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crademan

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Reply with quote  #1 
What could be done to prevent White Kadota figs from being dry and pithy inside, even after the figs get soft, droopy and easy to pick off the tree? This year even the birds and the figeater beetles are leaving most of our Kadota figs alone because so few figs are swelling up and getting sweet, most are dry, not moist. 

We have a large White Kadota fig tree that we've pretty much ignored for years so most of the figs it produced were out of reach unless one used a ladder. Two years ago we cut it back from about 25' to 15' tall. Last year, we cut it back to about 8' tall. The average rainfall in Waddell, AZ is around 7-8 inches per year; our climate is Zone 9. We flood irrigate approximately every two weeks during the summer, fertilize three times a year with an all purpose product containing minor elements. The months of June and July during 2016 and 2017 were very hot and dry with several weeks of 108˚+ daily high temperatures. 

We planted the Kadota because it was on sale at a box store and its figs are supposed to have a closed eye. Dried fruit beetles are a big problem here; the few Kadota figs that were moist inside have been soured by insects this year. 

In contrast to the Kadota, a newly planted Violette de Bordeaux tree and a China Honey tree have produced good figs with the same watering & fertilizing schedules during our summer weather. 

The Kadota has produced good figs in the past. It is very frustrating to lose the fig crop two years in a row. Does anyone know what causes dried out figs or have suggestions for preventing them? 





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Christine - Waddell, AZ
Zone 9b / Sunset Zone 13, 8-9" annual rainfall
Lewi

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Reply with quote  #2 
Did you have some of that reccord breaking heat? Maybe they needed extra water back then?
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West Florida / Panhandle (Central time). Can get cold for figs...down to 12 F twice in last five years. Zone 8a, not counting the recent "upgrade"

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crademan

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Reply with quote  #3 
Yes, Lewi, recently the metropolitan Phoenix area has had two summers of record breaking dry heat. 

June, 2016 https://www.accuweather.com/en/us/phoenix-az/85004/june-weather/346935?monyr=6/1/2016&view=table
July, 2016 https://www.accuweather.com/en/us/phoenix-az/85004/july-weather/346935?monyr=7/1/2016&view=table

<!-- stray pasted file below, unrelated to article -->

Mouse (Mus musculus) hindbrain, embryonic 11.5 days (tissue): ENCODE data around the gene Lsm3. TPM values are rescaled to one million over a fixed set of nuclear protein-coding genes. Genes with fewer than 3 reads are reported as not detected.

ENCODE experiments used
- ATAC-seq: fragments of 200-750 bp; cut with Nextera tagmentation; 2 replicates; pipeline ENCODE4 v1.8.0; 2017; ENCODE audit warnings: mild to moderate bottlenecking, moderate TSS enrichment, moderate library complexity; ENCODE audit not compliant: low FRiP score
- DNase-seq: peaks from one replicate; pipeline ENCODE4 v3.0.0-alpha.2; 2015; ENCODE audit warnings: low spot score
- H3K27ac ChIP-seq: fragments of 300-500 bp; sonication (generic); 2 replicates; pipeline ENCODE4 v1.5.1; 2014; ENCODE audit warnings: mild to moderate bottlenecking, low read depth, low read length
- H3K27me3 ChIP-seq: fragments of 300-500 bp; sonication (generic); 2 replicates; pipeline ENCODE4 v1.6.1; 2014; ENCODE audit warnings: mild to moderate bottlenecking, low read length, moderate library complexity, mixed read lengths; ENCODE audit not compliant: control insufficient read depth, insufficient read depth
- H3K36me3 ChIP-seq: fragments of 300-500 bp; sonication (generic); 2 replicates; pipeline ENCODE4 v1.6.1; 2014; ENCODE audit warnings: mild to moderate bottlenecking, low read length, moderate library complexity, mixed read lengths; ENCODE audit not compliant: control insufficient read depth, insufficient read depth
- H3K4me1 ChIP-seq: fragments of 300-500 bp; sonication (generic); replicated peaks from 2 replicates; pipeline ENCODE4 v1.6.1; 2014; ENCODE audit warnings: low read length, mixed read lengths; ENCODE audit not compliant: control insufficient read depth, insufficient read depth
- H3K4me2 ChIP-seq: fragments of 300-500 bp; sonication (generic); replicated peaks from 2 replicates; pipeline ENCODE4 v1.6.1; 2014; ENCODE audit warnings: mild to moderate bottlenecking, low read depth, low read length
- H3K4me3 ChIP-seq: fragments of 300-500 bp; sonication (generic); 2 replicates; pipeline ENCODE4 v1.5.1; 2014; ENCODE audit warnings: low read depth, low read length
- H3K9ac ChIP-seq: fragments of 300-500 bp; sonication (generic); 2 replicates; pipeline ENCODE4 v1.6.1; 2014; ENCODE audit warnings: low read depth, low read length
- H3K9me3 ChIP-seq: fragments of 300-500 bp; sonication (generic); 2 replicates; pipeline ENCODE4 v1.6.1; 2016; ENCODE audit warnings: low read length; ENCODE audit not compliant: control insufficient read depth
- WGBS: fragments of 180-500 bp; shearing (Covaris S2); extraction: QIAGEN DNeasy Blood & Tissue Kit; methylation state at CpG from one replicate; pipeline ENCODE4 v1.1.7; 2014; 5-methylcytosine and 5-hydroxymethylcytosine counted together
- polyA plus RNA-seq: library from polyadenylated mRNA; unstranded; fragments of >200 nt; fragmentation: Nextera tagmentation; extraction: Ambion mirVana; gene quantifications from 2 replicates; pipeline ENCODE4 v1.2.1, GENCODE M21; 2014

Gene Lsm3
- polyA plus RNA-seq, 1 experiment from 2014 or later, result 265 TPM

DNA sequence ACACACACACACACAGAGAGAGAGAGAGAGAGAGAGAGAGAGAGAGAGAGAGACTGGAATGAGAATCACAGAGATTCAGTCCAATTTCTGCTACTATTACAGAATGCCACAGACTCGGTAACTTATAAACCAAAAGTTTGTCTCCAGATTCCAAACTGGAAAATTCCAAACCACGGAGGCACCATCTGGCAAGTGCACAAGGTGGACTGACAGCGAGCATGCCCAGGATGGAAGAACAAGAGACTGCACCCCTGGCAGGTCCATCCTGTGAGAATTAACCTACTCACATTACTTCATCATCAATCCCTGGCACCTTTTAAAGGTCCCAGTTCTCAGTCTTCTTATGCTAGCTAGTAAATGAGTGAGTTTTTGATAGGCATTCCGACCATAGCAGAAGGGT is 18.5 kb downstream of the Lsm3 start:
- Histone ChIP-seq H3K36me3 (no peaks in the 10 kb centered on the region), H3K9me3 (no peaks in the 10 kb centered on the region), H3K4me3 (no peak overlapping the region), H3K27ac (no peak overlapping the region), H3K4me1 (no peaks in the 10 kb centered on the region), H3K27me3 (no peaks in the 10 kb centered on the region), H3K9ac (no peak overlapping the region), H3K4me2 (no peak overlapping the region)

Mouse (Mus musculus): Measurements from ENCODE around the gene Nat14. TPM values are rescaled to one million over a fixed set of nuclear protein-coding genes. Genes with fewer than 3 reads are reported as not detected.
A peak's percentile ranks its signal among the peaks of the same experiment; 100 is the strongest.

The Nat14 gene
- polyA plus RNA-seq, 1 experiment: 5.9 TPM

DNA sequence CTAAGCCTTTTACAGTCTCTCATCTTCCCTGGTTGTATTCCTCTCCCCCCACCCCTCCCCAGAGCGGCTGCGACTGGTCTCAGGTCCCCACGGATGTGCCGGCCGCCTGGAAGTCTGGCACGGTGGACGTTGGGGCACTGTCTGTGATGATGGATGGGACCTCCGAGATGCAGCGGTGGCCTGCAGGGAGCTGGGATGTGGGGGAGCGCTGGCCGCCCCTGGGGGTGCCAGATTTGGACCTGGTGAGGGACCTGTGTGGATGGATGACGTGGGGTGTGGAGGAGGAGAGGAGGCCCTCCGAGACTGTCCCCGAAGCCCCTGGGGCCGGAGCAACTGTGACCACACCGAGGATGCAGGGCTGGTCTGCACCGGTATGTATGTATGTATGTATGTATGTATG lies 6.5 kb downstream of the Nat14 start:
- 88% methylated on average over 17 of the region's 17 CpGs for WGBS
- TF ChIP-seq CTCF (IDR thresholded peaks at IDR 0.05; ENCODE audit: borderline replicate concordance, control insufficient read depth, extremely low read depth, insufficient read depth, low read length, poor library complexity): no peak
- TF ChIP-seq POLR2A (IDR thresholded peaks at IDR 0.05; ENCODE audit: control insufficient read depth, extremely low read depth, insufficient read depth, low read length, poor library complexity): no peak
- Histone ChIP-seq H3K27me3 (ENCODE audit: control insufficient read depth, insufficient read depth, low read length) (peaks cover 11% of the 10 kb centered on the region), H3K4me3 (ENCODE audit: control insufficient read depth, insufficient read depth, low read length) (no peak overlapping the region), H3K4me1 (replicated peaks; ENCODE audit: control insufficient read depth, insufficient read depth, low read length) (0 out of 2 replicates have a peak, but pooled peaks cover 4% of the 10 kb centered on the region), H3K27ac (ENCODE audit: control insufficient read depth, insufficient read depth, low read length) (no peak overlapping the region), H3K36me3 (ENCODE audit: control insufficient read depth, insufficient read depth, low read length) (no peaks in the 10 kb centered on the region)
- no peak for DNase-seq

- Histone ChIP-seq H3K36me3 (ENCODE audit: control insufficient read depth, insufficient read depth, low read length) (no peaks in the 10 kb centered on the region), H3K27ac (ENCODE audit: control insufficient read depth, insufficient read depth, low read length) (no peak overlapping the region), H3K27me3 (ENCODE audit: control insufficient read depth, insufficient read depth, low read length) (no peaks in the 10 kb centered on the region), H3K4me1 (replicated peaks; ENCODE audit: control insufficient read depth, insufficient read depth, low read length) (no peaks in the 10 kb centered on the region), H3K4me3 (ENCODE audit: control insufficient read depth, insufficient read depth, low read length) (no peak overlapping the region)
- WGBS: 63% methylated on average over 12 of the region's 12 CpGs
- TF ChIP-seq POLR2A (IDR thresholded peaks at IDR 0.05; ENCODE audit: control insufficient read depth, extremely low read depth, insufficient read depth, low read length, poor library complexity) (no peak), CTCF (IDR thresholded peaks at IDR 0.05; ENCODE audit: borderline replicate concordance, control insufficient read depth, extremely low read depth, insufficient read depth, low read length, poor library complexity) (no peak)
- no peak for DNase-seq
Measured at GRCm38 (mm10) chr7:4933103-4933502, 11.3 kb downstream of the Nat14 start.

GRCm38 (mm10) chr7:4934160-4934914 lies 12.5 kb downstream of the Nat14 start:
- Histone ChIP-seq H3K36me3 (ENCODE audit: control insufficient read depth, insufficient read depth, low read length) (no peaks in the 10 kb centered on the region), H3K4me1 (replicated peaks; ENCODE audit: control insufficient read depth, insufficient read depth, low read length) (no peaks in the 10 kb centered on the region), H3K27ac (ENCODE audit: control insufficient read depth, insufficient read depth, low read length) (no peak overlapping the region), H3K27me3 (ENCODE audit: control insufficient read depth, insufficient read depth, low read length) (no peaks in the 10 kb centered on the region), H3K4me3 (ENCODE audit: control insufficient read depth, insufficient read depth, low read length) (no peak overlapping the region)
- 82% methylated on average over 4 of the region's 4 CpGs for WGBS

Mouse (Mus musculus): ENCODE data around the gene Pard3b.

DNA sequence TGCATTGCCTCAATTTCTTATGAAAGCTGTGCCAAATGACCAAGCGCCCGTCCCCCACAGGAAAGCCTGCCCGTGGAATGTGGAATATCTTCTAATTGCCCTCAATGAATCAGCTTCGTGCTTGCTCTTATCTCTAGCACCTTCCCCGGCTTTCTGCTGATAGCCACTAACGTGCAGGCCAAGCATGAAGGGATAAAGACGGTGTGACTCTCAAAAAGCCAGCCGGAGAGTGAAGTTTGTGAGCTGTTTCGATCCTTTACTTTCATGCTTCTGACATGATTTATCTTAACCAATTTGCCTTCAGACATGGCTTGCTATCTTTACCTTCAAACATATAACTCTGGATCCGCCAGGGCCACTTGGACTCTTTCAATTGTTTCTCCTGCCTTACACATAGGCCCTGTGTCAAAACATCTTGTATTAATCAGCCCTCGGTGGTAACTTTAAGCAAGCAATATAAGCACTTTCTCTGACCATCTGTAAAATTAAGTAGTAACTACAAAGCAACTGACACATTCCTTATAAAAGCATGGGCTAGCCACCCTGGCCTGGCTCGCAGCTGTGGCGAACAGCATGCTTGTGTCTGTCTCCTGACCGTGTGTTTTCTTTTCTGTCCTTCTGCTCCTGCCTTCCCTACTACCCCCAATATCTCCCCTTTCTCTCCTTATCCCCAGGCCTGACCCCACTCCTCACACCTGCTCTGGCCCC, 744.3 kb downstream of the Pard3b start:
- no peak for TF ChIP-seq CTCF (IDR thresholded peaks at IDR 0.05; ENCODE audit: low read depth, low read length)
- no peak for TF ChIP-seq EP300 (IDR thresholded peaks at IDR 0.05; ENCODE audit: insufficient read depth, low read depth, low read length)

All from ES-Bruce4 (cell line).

June, 2017 https://www.accuweather.com/en/us/phoenix-az/85004/june-weather/346935?monyr=6/1/2017&view=table
July, 2017 https://www.accuweather.com/en/us/phoenix-az/85004/july-weather/346935?monyr=7/1/2017&view=table

You asked a critically important question, because we treated our Kadota tree differently than we did our newer fig trees. Our China Honey and Violette de Bordeaux trees are young and have only been in the ground 2 years (CH) and 1 year (VDB), so we gave them supplemental water in between flood irrigations. We thought the mature Kadota tree that had been reduced in size did not need additional water because its leaves didn't wilt and the figs didn't fall off or seem to be affected by the heat until it was time for them to ripen. Next summer we can try watering the Kadota tree between flood irrigations to see whether or not that will solve the problem.

Thank you for your comment!

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Christine - Waddell, AZ
Zone 9b / Sunset Zone 13, 8-9" annual rainfall
jdsfrance

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Reply with quote  #4 
Hi,
Dry figs could be due to the tree lacking water and thus being unable to raise quality figs.
You could start watering it more this year already.
On smaller trees (my trees are kept in between 1.20/4' and 3m/10' of height) I use 22liters/5 gallons per tree per watering twice a week ( or once a week) .
Two weeks in between two waterings is rude especially if you dirt is sandy and doesn't retain water.
You could try and mulch (with straw ...) the foot of the tree too in an effort to keep it fresh.
When my trees lack water, their leaves start to slightly curl and then some would yellow and fall with some fruits too falling to the ground.
I keep my trees well watered in an effort to get the best out of them.

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Climate from -25°C to + 35°C
Only cold hardy figtrees can make it here
crademan

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Thanks for sharing your experience and advice, jdsfrance. On Tuesday 8-8 our high temperature reached 107˚F. / 41.6˚C. and on Wednesday it was 109˚F. / 42.7˚C. We are going to take your advice about watering more frequently for the rest of the summer and also about mulching our fig tree. It is likely that we have been keeping our tree too dehydrated to produce figs just because its leaves looked OK in between irrigations. I appreciate the information about your fig trees' heights because we do not want to have to carry a ladder around our orchard to pick fruit any longer; that's why we pruned our fig tree so much shorter during the last winters of 2015 and 2016.
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Christine - Waddell, AZ
Zone 9b / Sunset Zone 13, 8-9" annual rainfall
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